When setting the preferred power mode in the PowerMizer settings of the NVIDIA control panel in Ubuntu, the setting is reset after a reboot of the system. As the default setting forces the GPU to use an adaptive power setting, this can result in decreased performance until such time as setting PowerMizer to prefer maximum performance again.

Although the NVIDIA control panel provides no means of persisting these settings, there is a CLI utility that can help automate the process. Running the nvidia-settings binary with the -q option will output all the current settings. Filtering the output to those related to PowerMizer reveals the GPUPowerMizerMode setting, which when unaltered is set to 0:

$nvidia-settings -q all | grep -C 10 -i powermizer Attribute 'GPUCurrentPerfLevel' (rastating-PC:1[gpu:0]): 3. 'GPUCurrentPerfLevel' is an integer attribute. 'GPUCurrentPerfLevel' is a read-only attribute. 'GPUCurrentPerfLevel' can use the following target types: X Screen, GPU. Attribute 'GPUAdaptiveClockState' (rastating-PC:1[gpu:0]): 1. 'GPUAdaptiveClockState' is a boolean attribute; valid values are: 1 (on/true) and 0 (off/false). 'GPUAdaptiveClockState' is a read-only attribute. 'GPUAdaptiveClockState' can use the following target types: X Screen, GPU. Attribute 'GPUPowerMizerMode' (rastating-PC:1[gpu:0]): 0. Valid values for 'GPUPowerMizerMode' are: 0, 1 and 2. 'GPUPowerMizerMode' can use the following target types: GPU. Attribute 'GPUPowerMizerDefaultMode' (rastating-PC:1[gpu:0]): 0. 'GPUPowerMizerDefaultMode' is an integer attribute. 'GPUPowerMizerDefaultMode' is a read-only attribute. 'GPUPowerMizerDefaultMode' can use the following target types: GPU. Attribute 'ECCSupported' (rastating-PC:1[gpu:0]): 0. 'ECCSupported' is a boolean attribute; valid values are: 1 (on/true) and 0 (off/false). 'ECCSupported' is a read-only attribute. 'ECCSupported' can use the following target types: GPU. Attribute 'GPULogoBrightness' (rastating-PC:1[gpu:0]): 100. The valid values for 'GPULogoBrightness' are in the range 0 - 100 (inclusive). 'GPULogoBrightness' can use the following target types: GPU.  After setting the preferred mode to “Prefer Maximum Performance”, the control panel and terminal output now looked as follows: $ nvidia-settings -q GpuPowerMizerMode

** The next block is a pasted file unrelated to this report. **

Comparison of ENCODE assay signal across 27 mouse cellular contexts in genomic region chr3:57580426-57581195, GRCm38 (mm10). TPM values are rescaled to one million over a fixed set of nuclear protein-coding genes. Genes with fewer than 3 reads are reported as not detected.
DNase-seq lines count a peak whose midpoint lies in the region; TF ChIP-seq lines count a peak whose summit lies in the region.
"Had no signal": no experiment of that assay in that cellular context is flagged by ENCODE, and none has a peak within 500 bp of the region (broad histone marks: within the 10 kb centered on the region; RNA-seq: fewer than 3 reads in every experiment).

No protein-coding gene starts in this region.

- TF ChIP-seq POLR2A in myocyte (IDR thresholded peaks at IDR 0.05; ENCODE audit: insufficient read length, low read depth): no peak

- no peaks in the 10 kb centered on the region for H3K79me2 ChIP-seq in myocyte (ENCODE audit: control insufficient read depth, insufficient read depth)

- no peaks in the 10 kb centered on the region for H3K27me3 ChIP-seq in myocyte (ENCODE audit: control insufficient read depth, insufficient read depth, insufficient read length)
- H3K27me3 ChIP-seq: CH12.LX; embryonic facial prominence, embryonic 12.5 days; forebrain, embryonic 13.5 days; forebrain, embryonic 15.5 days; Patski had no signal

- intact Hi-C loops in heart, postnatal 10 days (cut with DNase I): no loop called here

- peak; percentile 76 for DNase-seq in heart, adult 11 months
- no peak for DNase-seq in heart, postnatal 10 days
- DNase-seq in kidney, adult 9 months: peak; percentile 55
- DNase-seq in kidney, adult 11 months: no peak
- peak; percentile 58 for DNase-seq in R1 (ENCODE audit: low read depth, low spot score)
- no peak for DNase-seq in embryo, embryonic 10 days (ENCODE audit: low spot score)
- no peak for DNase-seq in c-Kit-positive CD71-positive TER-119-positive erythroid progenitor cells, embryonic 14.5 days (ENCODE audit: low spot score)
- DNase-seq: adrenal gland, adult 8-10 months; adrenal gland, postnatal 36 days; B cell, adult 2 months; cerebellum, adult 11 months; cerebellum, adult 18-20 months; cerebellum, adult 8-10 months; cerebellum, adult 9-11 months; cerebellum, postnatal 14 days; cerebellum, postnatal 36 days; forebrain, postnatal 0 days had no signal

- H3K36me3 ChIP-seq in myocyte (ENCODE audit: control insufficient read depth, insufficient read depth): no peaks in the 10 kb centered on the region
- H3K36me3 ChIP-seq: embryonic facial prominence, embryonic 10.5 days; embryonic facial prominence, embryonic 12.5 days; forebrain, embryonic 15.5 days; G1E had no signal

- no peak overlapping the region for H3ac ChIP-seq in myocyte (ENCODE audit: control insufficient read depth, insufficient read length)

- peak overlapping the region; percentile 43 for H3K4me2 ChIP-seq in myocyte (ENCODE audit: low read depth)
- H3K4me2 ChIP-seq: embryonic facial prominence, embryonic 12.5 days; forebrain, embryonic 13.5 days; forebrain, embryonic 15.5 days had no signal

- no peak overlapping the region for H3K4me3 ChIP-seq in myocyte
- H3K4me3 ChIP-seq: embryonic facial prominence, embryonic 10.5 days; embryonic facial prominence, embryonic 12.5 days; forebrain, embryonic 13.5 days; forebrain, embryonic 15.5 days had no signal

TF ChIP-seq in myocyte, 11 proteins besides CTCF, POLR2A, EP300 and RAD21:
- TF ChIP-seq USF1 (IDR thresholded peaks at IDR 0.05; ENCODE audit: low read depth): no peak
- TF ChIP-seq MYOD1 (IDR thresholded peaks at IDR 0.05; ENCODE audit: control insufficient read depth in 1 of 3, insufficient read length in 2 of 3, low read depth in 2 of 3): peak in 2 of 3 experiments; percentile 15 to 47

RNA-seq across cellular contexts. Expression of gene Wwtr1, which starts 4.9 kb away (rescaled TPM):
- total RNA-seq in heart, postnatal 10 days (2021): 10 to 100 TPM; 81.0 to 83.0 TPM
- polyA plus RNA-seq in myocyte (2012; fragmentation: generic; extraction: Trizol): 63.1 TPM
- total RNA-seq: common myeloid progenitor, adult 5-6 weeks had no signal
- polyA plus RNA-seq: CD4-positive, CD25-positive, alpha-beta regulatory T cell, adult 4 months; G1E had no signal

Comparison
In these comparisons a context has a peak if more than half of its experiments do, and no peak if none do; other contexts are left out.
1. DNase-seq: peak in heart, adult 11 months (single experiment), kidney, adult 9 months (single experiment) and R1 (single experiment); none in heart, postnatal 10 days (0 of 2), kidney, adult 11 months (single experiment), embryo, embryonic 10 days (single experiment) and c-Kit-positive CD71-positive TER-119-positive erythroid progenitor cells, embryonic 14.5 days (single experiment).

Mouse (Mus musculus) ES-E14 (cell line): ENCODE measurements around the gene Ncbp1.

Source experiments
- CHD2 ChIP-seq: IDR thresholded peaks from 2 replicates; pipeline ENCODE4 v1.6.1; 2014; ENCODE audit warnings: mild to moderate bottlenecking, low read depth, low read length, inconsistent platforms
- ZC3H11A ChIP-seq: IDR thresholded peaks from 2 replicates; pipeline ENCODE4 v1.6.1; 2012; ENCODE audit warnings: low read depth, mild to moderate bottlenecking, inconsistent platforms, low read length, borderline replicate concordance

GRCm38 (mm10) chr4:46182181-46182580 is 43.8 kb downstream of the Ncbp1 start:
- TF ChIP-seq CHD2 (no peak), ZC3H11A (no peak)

Attribute 'GPUPowerMizerMode' (rastating-PC:1[gpu:0]): 1.
Valid values for 'GPUPowerMizerMode' are: 0, 1 and 2.
'GPUPowerMizerMode' can use the following target types: GPU.


As can be seen in the above output, the GPUPowerMizerMode is now set to a value of 1.

In addition to reading current values, nvidia-settings can also be used to alter settings. Before using this, we must take note of the GPU index that needs to be changed. In most instances, this will be 0. The index can be identified by looking at the number following gpu: in the attribute line of the output.

Using this information, we can use the -a option to set the value of GpuPowerMizerMode to 1 and verify it has been changed using the -q option:

$nvidia-settings -a "[gpu:0]/GpuPowerMizerMode=1" Attribute 'GPUPowerMizerMode' (rastating-PC:1[gpu:0]) assigned value 1.$ nvidia-settings -q GpuPowerMizerMode

Attribute 'GPUPowerMizerMode' (rastating-PC:1[gpu:0]): 1.
Valid values for 'GPUPowerMizerMode' are: 0, 1 and 2.
'GPUPowerMizerMode' can use the following target types: GPU.


There are multiple ways to automate the execution of this command. Personally, I have chosen to add it as a startup application. To do this, run “Startup Applications Preferences” from the dock and then click the “Add” button. In the dialog that is displayed, add the previously used command to set the preferred mode, like this:

After adding this as a startup program, the setting will be automatically adjusted every time you login and the GPU will always prefer maximum performance.